With the rise of the internet, distance learning was revolutionised and now millions of students around the world are choosing to pursue their studies online.
However, regardless of the method, the effectiveness of e-learning is still debated when compared to traditional studying methods. But while employers and prospective students may question the worth of online degrees, educators are finding little fault with it.
Ozge Suzan is a high school teacher who is studying a Masters of Education online after having completed her Bachelors on-campus. When considering the effectiveness of online teaching methods and comparing them to traditional teaching, Ms Suzan suggests that they can be equally effective although the learning experiences may differ.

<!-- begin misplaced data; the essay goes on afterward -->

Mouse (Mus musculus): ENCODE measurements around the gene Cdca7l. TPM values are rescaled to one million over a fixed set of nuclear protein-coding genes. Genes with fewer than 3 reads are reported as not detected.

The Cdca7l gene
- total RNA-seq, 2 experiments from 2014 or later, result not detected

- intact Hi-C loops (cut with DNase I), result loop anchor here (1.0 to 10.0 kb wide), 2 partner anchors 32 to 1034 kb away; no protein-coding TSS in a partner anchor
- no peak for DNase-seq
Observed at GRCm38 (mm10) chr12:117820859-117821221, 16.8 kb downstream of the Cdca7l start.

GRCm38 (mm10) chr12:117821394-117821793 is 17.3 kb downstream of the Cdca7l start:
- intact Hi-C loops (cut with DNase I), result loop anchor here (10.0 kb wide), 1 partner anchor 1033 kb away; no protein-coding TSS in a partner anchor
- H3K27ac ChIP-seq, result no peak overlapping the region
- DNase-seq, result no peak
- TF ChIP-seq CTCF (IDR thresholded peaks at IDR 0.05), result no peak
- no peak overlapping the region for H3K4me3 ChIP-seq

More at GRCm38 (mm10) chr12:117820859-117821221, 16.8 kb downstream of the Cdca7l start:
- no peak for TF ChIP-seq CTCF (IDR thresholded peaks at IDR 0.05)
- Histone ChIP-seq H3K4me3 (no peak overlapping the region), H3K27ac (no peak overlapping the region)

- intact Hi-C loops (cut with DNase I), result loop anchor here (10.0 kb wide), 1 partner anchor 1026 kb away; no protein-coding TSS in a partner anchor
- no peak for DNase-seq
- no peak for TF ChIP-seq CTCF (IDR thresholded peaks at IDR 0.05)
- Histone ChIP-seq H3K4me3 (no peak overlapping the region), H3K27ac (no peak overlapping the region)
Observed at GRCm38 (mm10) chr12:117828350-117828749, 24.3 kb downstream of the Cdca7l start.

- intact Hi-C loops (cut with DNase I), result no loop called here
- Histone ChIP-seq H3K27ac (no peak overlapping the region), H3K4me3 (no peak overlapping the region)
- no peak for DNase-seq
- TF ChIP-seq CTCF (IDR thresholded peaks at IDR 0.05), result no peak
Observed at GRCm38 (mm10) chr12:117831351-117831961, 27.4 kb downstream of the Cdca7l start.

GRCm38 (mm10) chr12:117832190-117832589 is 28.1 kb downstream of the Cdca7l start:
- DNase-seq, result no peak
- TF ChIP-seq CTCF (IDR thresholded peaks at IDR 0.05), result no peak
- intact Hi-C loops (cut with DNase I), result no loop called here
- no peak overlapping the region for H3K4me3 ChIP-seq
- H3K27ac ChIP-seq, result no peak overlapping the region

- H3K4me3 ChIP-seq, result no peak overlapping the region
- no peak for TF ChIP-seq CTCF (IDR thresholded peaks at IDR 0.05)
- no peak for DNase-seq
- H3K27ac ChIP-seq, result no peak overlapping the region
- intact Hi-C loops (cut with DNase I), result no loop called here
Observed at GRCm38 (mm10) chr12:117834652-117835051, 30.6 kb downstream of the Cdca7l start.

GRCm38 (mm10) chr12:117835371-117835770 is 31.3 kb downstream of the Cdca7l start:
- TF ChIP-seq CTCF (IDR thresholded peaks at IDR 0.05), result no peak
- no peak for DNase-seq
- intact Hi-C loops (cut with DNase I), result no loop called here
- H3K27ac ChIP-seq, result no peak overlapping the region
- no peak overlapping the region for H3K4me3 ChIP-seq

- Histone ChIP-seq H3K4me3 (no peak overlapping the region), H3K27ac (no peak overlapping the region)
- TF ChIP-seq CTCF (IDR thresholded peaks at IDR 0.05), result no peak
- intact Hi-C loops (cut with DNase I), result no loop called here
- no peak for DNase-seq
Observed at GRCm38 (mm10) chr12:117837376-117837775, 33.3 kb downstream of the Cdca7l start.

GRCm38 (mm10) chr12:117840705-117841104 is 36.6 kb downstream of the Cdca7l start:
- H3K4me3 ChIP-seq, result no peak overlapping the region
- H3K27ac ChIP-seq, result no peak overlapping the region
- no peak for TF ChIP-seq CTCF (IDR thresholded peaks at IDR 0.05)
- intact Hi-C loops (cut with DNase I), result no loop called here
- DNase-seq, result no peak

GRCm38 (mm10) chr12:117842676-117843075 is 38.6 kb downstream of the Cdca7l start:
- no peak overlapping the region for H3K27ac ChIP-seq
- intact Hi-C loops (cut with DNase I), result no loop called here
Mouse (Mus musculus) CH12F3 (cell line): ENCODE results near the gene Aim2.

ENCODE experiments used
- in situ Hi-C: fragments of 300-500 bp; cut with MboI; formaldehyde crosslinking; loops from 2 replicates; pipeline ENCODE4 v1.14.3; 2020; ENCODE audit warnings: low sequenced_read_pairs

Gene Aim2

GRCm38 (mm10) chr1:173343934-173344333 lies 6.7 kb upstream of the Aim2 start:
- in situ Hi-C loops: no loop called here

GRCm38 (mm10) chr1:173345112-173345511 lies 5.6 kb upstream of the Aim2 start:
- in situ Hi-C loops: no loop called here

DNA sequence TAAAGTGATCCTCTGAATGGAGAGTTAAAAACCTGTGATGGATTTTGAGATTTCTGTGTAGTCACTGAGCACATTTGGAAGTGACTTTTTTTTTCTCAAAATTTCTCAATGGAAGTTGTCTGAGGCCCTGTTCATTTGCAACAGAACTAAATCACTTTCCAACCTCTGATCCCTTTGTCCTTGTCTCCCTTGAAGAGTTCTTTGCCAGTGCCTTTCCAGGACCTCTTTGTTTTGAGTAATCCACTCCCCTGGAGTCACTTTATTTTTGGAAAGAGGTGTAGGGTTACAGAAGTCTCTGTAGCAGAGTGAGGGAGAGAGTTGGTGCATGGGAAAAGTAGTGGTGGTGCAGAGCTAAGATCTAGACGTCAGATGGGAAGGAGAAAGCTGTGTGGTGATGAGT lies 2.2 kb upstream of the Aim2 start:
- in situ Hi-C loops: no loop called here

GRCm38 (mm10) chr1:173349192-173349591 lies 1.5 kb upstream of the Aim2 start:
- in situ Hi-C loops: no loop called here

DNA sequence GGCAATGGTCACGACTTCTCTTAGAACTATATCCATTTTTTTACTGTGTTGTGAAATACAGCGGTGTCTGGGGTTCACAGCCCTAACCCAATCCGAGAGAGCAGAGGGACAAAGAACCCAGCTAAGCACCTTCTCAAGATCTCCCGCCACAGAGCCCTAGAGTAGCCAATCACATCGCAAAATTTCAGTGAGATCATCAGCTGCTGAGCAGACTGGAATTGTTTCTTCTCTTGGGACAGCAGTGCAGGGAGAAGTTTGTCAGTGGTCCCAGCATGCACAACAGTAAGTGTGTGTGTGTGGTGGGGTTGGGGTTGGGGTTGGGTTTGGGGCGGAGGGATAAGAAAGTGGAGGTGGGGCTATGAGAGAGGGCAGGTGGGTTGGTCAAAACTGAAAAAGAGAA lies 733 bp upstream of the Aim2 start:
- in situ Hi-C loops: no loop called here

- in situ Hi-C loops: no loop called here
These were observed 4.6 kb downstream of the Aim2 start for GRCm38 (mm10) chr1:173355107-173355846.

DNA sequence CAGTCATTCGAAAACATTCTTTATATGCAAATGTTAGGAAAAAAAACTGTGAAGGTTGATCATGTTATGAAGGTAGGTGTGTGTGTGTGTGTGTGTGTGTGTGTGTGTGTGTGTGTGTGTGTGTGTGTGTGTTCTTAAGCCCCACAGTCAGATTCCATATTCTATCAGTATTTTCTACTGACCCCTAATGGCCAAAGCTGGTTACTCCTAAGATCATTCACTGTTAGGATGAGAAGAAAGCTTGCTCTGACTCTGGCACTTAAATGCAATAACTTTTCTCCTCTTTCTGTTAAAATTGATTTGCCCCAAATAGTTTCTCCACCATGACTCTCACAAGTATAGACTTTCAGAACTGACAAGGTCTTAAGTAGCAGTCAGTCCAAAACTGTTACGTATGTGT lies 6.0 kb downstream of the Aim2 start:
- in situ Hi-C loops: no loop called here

“It depends on what your purpose is,” she says. “You’re still getting the same educational knowledge, just without the social experience as going to Uni. For some people, that’s okay, but other people need that interaction to keep going.”
Ms Suzan asserts that the education students are provided with online is the same as traditional courses, but the effectiveness of the education depends on the institution and how their courses are structured.
Many online education facilities are now introducing practical elements to supplement their online courses. These range from intensive on-campus sessions to internships and work placements.
“Regardless of what you do,” Ms Suzan states, “your degree is trying to help you get ready for the real world, for your job. And whatever your job is, there is some practical component in it. It’s important to get some experience of that while you’re still under the wings of uni.”